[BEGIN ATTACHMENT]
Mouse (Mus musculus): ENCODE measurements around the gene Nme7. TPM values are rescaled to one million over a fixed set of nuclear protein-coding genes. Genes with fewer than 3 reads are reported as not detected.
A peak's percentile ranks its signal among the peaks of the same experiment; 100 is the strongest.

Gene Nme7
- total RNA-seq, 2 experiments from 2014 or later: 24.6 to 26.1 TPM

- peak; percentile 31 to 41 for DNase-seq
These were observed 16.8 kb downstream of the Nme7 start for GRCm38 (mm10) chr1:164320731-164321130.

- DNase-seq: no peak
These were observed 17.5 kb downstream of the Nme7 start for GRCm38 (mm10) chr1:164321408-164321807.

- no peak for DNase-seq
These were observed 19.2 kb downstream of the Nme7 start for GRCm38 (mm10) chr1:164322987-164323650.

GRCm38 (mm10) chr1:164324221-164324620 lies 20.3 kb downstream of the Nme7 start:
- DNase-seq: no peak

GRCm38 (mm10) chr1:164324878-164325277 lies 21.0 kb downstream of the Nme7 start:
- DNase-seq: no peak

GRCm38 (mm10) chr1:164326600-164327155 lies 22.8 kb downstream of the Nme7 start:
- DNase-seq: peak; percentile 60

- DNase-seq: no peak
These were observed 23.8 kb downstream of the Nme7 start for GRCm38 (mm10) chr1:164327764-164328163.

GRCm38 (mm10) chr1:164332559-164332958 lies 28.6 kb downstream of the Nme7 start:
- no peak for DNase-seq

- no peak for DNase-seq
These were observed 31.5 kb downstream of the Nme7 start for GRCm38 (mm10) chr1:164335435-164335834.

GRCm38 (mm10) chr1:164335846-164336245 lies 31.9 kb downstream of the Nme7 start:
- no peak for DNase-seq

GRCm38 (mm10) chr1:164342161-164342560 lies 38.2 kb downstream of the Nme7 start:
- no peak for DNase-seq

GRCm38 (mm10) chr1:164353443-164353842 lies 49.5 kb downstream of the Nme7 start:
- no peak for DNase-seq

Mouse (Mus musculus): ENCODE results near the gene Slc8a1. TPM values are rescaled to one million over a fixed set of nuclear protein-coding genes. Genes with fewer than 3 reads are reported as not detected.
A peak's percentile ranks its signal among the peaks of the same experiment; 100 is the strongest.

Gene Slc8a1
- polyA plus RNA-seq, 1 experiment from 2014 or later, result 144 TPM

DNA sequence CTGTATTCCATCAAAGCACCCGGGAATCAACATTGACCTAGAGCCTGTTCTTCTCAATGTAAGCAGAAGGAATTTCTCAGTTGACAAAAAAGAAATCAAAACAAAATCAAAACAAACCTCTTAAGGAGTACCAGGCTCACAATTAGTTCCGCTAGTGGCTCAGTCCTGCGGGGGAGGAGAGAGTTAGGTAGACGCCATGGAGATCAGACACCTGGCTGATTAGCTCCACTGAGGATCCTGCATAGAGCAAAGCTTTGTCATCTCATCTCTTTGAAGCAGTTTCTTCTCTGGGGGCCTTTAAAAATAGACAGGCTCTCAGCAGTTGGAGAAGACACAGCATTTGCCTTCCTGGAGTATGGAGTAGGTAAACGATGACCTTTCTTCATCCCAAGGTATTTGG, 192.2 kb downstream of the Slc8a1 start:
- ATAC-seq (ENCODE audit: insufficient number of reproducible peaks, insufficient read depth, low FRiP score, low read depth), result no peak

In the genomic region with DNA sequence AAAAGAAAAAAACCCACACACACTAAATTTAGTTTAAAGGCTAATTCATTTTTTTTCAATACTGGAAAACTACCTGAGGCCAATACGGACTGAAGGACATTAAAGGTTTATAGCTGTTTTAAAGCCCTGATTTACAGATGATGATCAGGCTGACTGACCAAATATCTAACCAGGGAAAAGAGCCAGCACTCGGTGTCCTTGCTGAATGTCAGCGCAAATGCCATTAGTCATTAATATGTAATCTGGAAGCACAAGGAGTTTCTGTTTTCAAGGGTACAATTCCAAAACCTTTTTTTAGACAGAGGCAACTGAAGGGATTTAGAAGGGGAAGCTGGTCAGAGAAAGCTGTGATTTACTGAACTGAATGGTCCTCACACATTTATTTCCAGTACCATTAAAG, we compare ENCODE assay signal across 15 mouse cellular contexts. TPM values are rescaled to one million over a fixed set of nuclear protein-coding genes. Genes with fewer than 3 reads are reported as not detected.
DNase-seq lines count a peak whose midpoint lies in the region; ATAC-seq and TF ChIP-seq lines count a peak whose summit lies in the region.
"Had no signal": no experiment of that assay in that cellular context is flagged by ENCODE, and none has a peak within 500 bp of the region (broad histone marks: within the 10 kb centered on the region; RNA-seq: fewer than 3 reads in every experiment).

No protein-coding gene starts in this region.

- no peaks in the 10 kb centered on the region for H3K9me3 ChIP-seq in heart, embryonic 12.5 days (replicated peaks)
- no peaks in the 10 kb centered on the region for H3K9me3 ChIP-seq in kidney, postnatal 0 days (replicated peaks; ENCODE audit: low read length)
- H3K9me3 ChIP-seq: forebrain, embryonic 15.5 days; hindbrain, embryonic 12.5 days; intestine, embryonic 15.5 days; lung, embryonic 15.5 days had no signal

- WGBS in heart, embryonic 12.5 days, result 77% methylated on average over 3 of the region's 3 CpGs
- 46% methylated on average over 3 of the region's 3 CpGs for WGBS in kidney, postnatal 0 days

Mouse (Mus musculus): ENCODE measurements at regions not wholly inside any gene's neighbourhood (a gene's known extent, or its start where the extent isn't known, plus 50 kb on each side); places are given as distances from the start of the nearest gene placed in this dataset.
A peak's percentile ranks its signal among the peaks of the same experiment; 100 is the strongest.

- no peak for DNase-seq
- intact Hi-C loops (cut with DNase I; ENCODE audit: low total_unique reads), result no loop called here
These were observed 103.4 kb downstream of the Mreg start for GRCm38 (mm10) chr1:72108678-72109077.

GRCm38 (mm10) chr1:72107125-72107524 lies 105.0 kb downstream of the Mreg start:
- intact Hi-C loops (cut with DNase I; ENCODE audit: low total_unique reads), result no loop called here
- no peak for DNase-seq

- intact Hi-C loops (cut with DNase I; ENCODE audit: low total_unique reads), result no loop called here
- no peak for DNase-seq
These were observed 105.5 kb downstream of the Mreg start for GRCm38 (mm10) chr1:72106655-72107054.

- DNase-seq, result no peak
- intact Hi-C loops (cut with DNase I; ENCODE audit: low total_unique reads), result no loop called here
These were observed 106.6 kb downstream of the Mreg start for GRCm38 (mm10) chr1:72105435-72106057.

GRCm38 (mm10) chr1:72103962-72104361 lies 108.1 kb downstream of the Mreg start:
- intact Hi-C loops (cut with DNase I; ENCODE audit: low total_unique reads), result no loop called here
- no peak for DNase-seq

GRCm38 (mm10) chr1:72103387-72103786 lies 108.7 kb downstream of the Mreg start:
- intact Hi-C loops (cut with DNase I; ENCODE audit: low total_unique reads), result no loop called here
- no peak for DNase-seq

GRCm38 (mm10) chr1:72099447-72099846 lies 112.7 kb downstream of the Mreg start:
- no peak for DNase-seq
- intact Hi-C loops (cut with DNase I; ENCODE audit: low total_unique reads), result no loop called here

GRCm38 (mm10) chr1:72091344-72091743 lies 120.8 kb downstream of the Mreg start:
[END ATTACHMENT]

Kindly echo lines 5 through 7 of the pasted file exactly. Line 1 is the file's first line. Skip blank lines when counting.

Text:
- peak; percentile 31 to 41 for DNase-seq
These were observed 16.8 kb downstream of the Nme7 start for GRCm38 (mm10) chr1:164320731-164321130.

- DNase-seq: no peak